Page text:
I dabbled in porn as a junior high girl, before the internet was created so my experience was with magazines I found in my neighbors’ closet. Secret, lingering, and lustful gazes were happening every time I went to babysit and the kids were in bed. My body reacted…aroused by things I’d never seen before. So enticing! So mesmerizing! And…addicting. Amazingly though, those magazines were missing one day when I showed up for my neighborly duties and try as I might, I couldn’t find them! And so…my porn history was cut short to my then-disappointment, but now I shake my head in thankful wonder at God’s merciful intervention.
But I’ve more than dabbled in other addictive, ensnaring habits: food, entertainment, emotionally-enmeshing connections with people and in particular with women. I’ve been the kind of person that Jesus came for: a captive needing to be set free and a broken-hearted woman needing healing. (See Luke 4:18-20 and Isaiah 61:1-3 if you’re interested in his job description!)
Your enslavement to pornography is the fruit of a process that’s happening in your heart friend; or as Paul says in Galatians 6:7-8, it is the ‘harvest’ coming in from seeds you’ve sown. When desires and thoughts go astray from a Christ-ward and Word-centric focus, seeds are being sown toward the nurturing of our flesh. I wonder how you made your first click into a porn site? And how long you lingered there? How long it was before you were drinking in and feasting upon the images again? Then when did you reach the sober destination of, “How did I end up here? How in the world have I become so addicted to this stuff?”
You see, God’s promises often come to us with a combination sober warning and amazing hope. Galatians 6:7-8 is a passage I want to urge you to feast upon, to soak your thoughts upon and to take steps of obedience toward: “Do not be deceived: God cannot be mocked, a man reaps what he sows. The one who sows to please the sinful nature, from that nature will reap destruction; the one who sows to please the Spirit, from the Spirit will reap eternal life!”
For as many women who are addicted to pornography, there are as many paths of sowing seeds that led each one closer to the edge of the pit, and then finally into a seemingly hopeless miry mess, a web of addiction from which escape seems impossible. A lonely heart, a heart in pain seeking escape so as to feel good. Disappointment with life, selfish demands that life flow my way on my terms. Thoughts unchecked and coasting in lust, secretly developed stories of sexual fantasy craving fulfillment. A body that longs for sexual intimacy, and the settling for arousing images that lead towards sex with self. Yearnings for romance with a man or woman, yearning for a person to fill my soul, the easy click into a world of relating where I am queen and have nothing asked of me…or so one thinks. Or so one thinks…seeking life in creation which is sin, will cost us more than we ever imagine and will take us further than we ever want to go. For all of the above, Jesus has come and is a knowing, loving, present Savior, Healer, and Rescuer!
Desires, feelings, pain, dreams, fears, anxieties, soul ache happens to everyone in this world because it’s broken or fallen. This is why Jesus came: to restore creation from corruption and to return us to what we were created for, lives of glory-giving to God—to actually cause 2 Peter 1:3-4 to be reality: “His divine power has given us everything we need for life and godliness through our knowledge of him who called us by his own glory and goodness. Through these he has given us his very great and precious promises, so that through them you may escape the corruption in the world caused by evil desires and participate in the divine nature.”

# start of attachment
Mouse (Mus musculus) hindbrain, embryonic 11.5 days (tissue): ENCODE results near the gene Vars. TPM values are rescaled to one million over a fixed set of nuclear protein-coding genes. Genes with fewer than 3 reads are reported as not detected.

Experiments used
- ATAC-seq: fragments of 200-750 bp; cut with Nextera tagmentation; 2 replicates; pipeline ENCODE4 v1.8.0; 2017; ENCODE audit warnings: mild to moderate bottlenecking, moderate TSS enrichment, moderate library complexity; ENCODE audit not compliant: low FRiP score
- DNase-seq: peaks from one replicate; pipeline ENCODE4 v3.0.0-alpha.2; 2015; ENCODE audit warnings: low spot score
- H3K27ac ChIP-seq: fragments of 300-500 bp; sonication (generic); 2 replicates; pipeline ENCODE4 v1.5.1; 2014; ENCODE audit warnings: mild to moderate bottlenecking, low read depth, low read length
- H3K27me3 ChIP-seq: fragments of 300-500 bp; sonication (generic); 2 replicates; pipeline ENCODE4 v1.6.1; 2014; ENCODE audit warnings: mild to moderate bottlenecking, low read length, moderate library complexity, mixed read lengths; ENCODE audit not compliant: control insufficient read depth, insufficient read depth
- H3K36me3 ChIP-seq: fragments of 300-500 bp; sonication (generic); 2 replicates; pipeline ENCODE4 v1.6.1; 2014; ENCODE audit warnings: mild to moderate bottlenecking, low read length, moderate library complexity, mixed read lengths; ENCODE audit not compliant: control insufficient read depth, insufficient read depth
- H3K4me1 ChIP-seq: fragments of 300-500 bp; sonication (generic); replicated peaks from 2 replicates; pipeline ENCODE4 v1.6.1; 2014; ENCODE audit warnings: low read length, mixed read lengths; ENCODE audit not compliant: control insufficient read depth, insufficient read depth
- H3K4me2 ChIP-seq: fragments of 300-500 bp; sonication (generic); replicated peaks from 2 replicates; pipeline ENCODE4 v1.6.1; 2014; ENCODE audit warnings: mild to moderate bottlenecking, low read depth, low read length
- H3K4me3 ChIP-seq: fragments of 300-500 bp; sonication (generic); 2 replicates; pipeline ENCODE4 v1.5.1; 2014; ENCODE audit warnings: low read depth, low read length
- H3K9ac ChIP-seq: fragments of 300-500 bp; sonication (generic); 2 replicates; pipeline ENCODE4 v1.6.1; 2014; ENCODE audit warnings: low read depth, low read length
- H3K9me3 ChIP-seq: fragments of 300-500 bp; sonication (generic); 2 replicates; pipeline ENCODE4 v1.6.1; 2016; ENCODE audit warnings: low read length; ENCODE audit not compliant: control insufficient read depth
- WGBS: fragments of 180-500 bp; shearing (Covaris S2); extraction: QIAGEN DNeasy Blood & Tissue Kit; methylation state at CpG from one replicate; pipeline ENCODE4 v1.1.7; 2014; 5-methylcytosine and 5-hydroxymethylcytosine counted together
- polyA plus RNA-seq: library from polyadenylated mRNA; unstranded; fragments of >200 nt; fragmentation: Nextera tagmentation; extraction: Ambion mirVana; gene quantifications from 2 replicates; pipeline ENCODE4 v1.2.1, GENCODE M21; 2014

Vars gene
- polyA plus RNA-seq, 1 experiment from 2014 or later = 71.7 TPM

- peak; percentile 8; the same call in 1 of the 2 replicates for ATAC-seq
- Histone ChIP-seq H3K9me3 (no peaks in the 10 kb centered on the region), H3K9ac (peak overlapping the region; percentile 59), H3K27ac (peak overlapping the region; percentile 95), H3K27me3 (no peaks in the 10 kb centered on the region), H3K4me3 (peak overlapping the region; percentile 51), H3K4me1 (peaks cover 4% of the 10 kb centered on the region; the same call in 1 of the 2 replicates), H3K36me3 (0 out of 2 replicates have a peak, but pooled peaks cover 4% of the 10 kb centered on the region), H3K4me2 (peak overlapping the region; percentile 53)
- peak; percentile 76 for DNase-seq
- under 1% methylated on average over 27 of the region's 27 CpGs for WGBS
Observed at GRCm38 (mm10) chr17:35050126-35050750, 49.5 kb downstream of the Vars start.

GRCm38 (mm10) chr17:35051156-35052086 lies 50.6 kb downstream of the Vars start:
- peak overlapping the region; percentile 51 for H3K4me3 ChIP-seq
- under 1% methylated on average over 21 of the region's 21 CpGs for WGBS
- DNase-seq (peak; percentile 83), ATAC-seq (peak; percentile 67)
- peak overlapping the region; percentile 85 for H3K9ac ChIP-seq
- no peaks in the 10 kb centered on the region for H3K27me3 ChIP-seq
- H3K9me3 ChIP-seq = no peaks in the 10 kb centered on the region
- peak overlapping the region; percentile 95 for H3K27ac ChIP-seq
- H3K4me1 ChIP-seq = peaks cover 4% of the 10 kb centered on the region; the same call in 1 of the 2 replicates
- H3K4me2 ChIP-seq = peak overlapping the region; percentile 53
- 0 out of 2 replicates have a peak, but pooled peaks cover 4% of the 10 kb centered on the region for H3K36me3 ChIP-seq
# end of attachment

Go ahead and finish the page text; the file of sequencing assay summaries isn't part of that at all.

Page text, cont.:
Friend, there is true, freeing hope for you…it is a person, Jesus. He knows the pains, sorrows, fears, anxieties, longings, and groanings that are in your heart. While porn will smother that pain for a brief time, it cannot heal it, or strengthen you to be the woman God’s beautifully designed you to be! He is your designer and your healer. Will you take the courageous step to be honest about your broken-heartedness, with God and a trusted person in your life? Jesus is saying to you, “Come to me as you are with your pornography enslavement, and I will set you free.” Will you come?
04 Dec 2008
Fear is the enemy of love. Fear is the enemy of trust, honesty, sharing of oneself, and thus the enemy of intimacy.
In his book False Intimacy: Understanding the Struggle of Sexual Addiction, Harry Schaumberg defines this concept of false intimacy as essentially a selfish strategy and self-created illusion for a person to avoid the relational pain inherent in real intimacy by pursuing sexual experiences—whether through fantasy, solo sex, or acting out with another person. False intimacy reveals a deep commitment to controlling or managing actual or potential emotional disappointments or pain and seeks emotional comfort, security, peace, and autonomy over the best interests of another person.
How does Schaumberg’s idea relate to the fears and unbelief in your past or present struggles? Fear is the enemy of love, but love is the enemy of fear. Love and truth fight fear and unbelief. (Does this sound like Yoda of Star Wars or a Haikou poem?) If love is a verb, and living in truth means confession, vulnerability, and self-disclosure, then how are you doing in loving God and others, with truthful self-discovery and honest self-disclosure with others? “Heart work” is the hardest work of all.
Since God accepted you and me when we were still enemies (Romans 5:8,10), what have you been so afraid of? What has distorted your vision of God’s goodness and trustworthiness? How are you seeking honest relationships now?
False intimacy—and the fear that drives it—is endemic in our culture, and not just because of porn, which is an extreme variety of avoiding real intimacy and controlling emotions by using real people. Someone has said that the three rules of a dysfunctional family are 1) don’t talk, 2) don’t feel, and 3) don’t trust. Yet we are called to be true brothers, the real family of God, a community of true honesty, acceptance, and mutual support. Jesus said, “By this all people will know that you are my disciples, if you have love for one another” (John 13:35, ESV). Jesus is against the fear of false intimacy. “Perfect love cast out fear” (1 John 4:18). And, “God did not give us a spirit of timidity, but a spirit of power, of love and of self-discipline” (2 Timothy 1:7). The true meaning of Christmas is to set us free from the fears that enslave our hearts.